Without A Trace # 5
They're Not Always Who We Think
By Mike Barber
Seattle Post-Intelligencer Reporter
February 21, 2003
For years, the issue of whether Charles T. Sinclair was a bona fide serial killer remained a question of his intentions.
Like serial killers, he trolled -- from New Mexico to Canada. Like serial killers, he had a pattern, killing coin shop dealers, all strangers. But unlike the popular perception of serial killers, Sinclair appeared to have a motive -- money.
Serial murderers are said to kill without conscience, for power, even for pleasure. People who kill for money are robbers.
But when Pete Piccini, a Jefferson County cop who chased Sinclair for years, entered a ministorage shed near Sumas in 1990, he discovered a pile of evidence and a mountain of conflicting ideas about Sinclair and his crimes.
In the bottom of a barrel in the shed were a yellow flowered bed sheet and pillows. They matched the linen used to strangle and wrap the body of 18-year-old Amanda Stavik.
Stavik, a Central Washington University student, vanished Thanksgiving Eve 1989 while jogging. Her body was found Nov. 27 in the South Fork of the Nooksack River. There was evidence of rape.
Another item to emerge from the shed was a school yearbook. Leafing through it, investigators saw Stavik's picture. She had been a classmate of Sinclair's son.
Piccini, diligently running down a missing-person report from his own county, had discovered a sex crime that called into question the profile of a man then sought as "The Coin Shop Killer."
"It was hard to define Sinclair; he was all over the map," said Piccini, who retired as Jefferson County sheriff in December.
Unlike Hollywood's Hannibal Lecter or the real-life Ted Bundy, not all serial killers present an easy-to-spot profile ripe with rituals, methods and arcane messages. Many remain unnoticed for years because their crimes show little or no common link.
Charles Sinclair defied the textbook definition of serial killer, even though he is thought to have killed more than a dozen people, including six in Western Washington.
Even now, Piccini struggles to understand exactly what kind of monster he had found.
A new way of thinking
Those who study serial murder -- including some who wrote books about it -- say their definitions have changed as they have learned more about the little-understood phenomenon.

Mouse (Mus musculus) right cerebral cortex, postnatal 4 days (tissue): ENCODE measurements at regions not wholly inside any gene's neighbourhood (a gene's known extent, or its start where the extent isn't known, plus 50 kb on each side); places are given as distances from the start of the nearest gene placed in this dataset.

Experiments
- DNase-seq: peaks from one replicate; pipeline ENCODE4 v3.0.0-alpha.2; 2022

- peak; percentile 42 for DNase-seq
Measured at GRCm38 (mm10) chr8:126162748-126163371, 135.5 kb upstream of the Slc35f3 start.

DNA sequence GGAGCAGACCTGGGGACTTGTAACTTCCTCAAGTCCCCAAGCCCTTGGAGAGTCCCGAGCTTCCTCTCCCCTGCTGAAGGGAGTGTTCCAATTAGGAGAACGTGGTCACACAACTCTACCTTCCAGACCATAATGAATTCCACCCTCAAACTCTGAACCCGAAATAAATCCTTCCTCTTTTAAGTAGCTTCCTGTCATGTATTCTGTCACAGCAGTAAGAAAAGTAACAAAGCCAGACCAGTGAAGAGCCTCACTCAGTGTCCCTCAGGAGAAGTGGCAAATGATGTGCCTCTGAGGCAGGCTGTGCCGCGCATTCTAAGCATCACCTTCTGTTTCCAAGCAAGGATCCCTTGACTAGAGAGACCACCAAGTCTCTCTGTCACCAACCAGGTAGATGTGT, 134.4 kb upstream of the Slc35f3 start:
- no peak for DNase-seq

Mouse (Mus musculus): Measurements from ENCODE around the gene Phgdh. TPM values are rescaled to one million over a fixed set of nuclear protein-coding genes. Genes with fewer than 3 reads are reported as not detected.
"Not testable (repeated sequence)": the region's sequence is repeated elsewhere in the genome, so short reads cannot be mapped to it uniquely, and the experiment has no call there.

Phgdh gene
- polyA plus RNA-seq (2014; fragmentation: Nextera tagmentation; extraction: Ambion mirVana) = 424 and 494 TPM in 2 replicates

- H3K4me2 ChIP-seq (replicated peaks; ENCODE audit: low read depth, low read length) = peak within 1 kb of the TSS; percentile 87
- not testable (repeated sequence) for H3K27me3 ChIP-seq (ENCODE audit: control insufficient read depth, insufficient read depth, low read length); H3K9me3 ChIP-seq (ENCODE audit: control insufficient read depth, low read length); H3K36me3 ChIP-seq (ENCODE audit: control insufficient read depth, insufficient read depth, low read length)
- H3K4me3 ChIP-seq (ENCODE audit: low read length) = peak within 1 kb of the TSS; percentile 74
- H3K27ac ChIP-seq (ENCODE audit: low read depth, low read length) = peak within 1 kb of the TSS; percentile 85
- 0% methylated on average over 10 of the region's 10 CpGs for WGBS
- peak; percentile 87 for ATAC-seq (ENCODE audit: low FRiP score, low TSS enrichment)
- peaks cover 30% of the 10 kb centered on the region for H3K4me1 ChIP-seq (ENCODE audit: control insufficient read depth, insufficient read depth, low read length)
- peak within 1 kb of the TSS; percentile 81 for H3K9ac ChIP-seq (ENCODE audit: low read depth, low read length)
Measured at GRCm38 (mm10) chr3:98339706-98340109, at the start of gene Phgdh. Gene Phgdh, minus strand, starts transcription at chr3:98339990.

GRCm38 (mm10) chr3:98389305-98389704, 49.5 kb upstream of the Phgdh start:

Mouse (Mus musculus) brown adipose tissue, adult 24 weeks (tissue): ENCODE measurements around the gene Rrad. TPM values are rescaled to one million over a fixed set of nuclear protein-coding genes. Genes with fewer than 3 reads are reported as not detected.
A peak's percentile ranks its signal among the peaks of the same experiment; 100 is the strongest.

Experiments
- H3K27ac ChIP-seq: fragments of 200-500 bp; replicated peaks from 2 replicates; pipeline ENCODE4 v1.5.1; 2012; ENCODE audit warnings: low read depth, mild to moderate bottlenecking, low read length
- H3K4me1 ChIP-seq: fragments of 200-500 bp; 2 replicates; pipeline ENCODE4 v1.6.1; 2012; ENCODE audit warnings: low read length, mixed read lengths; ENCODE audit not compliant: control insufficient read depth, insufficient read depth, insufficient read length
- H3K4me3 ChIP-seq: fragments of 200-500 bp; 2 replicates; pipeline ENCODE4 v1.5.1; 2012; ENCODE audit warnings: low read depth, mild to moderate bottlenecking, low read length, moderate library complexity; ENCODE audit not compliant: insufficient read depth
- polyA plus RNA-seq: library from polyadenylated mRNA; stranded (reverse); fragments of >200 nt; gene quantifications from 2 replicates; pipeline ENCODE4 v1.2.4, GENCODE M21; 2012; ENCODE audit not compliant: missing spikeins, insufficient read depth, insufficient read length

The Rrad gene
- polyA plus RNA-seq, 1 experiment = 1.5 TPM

Robert Ressler, a pioneering homicide investigator often credited with coining the term "serial murder," said he and others in the FBI's fabled Behavioral Science Unit created the definition in the 1970s "to get over the bureaucracy that was limiting the scope of what criminal offenses were."
"It was mostly a way for us to communicate with ourselves and with law enforcement outside the FBI," Ressler said. "We had to come up with new definitions to change the FBI's way of thinking."
At the time, the FBI's Uniform Crime Report allowed just five categories to describe murder.
"That was totally inadequate," Ressler said. "So we put our heads together and came up with 43 different classifications."
Among them, mass murder -- killing three or more people in one incident -- and spree killings, several murders one after another.
Ressler's group defined serial murder as "three or more murders (with) a cooling-off period between the crimes. That's serial homicide. It's very much based on a fantasy that builds and builds during this cooling-off period that leads to premeditation and planning for the next murder."
The FBI has since tinkered with that definition, reducing the number of homicides to two, said Larry Ankrom, Unit Chief of the bureau's Behavioral Science Unit-West Region.
But even that definition isn't steadfast.
"Even one murder can distinguish someone as a serial killer," said Robert Keppel, a former King County detective who worked the Bundy and Green River cases and is now one of the foremost experts on multiple murders. "The characteristics in a single-victim homicide can help you predict if the killer is going to do it again."
And even crimes short of murder, including rape or assault, can lead authorities to conclude the attacker may also be a serial killer.
Even while trying to define the phenomenon, criminologists warn that trying to be too precise can have deadly consequences.
Steve Egger, an internationally known authority on serial homicide and pattern crimes, said too much is made of defining spree, mass and serial killers. He figures a serial can happen with two murders.
"It's frustrating," said Egger, a former homicide detective who now teaches at the University of Houston-Clear Lake. "There are a whole range of theories, some good, but they don't match all the killers out there."
Spree or serial?